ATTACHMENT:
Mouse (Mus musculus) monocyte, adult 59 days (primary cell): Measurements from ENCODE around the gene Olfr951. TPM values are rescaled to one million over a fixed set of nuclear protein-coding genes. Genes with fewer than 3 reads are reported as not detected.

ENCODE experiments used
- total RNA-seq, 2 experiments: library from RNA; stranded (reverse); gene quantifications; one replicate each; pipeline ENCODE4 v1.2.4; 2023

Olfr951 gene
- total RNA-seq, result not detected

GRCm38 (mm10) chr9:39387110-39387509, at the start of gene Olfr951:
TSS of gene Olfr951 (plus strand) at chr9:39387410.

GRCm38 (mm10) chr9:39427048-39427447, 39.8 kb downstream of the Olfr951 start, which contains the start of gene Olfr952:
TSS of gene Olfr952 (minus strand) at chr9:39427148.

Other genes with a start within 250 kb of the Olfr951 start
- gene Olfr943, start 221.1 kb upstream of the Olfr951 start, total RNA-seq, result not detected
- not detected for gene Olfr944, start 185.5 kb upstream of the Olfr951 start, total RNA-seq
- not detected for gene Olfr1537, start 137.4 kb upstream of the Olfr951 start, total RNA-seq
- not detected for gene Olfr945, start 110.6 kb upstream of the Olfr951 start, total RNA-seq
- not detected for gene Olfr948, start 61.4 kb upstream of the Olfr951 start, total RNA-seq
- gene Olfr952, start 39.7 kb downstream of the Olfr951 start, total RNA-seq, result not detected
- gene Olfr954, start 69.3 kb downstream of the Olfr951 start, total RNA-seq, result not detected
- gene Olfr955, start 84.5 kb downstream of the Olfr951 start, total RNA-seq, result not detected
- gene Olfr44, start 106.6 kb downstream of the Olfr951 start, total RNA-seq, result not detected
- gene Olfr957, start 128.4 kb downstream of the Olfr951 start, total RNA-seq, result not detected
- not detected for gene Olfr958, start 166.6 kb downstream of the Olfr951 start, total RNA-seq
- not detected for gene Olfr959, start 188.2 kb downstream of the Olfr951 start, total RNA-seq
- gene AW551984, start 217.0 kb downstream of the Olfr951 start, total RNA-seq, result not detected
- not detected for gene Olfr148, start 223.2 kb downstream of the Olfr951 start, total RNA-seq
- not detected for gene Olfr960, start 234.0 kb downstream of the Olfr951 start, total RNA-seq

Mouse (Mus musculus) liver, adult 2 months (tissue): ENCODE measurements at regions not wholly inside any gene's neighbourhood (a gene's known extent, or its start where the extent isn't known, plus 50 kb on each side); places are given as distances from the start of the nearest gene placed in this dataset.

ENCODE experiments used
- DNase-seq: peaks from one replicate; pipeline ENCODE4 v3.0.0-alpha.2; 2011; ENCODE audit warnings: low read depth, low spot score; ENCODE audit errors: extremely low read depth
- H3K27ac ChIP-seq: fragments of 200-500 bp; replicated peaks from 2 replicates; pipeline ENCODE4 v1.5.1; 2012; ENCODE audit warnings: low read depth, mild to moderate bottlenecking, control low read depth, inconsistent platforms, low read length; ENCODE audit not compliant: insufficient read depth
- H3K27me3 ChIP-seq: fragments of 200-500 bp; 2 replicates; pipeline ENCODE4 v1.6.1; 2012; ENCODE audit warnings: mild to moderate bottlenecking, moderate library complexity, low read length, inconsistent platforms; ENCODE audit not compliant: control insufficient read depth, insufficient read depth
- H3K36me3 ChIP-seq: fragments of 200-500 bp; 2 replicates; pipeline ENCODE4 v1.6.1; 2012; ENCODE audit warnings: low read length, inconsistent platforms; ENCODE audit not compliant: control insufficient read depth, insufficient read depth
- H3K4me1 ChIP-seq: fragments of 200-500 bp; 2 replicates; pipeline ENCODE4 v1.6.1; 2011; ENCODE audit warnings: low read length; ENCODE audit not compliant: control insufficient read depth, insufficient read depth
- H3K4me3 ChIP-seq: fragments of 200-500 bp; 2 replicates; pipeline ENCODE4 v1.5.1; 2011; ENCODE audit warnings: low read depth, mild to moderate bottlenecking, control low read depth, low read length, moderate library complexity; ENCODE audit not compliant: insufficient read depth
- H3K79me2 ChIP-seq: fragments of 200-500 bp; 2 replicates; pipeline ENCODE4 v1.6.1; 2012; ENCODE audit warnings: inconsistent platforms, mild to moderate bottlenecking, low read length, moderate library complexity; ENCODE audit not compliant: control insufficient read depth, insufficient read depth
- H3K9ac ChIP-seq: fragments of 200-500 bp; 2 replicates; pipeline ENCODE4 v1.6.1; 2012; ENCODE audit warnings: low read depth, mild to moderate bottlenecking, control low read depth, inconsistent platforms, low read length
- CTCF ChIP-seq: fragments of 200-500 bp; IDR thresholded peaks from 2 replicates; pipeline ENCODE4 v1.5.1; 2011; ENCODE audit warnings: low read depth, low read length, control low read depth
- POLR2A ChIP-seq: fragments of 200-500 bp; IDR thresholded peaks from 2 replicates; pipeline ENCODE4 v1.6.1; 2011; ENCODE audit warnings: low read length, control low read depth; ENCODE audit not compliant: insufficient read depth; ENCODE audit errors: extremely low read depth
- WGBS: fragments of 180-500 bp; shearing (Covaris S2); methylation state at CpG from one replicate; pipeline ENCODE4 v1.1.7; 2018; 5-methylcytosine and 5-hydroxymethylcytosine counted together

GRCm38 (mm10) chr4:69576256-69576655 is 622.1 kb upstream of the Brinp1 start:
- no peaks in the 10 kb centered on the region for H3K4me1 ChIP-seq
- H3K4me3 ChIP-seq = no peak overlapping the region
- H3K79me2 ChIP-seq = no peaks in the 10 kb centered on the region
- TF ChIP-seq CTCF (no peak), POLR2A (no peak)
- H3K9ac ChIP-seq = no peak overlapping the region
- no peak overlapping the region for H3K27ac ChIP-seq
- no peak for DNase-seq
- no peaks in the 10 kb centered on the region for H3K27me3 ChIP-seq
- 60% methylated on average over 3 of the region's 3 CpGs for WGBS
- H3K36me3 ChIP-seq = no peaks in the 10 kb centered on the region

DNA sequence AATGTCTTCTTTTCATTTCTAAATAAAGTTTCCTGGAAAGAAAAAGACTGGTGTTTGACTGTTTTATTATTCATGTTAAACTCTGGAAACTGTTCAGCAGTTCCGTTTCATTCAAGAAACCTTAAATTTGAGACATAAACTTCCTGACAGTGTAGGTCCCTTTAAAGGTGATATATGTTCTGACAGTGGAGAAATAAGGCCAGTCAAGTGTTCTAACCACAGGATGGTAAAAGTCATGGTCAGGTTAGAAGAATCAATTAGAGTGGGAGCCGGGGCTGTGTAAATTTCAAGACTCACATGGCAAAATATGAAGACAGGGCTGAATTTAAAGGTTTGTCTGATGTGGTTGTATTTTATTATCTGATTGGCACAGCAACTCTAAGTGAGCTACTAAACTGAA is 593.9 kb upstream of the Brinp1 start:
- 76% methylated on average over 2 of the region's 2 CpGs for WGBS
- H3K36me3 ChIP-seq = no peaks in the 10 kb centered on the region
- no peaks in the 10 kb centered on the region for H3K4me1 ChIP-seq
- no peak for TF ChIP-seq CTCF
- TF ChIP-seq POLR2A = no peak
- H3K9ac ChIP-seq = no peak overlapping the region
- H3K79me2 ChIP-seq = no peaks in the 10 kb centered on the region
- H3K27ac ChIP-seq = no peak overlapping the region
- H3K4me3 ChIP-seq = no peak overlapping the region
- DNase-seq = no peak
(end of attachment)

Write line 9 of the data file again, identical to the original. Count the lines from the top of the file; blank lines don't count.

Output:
TSS of gene Olfr952 (minus strand) at chr9:39427148.